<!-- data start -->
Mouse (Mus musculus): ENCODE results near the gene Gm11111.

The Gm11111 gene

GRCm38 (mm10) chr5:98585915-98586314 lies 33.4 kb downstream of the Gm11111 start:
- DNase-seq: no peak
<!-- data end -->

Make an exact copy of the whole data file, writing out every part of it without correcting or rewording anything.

Mouse (Mus musculus): ENCODE results near the gene Gm11111.

The Gm11111 gene

GRCm38 (mm10) chr5:98585915-98586314 lies 33.4 kb downstream of the Gm11111 start:
- DNase-seq: no peak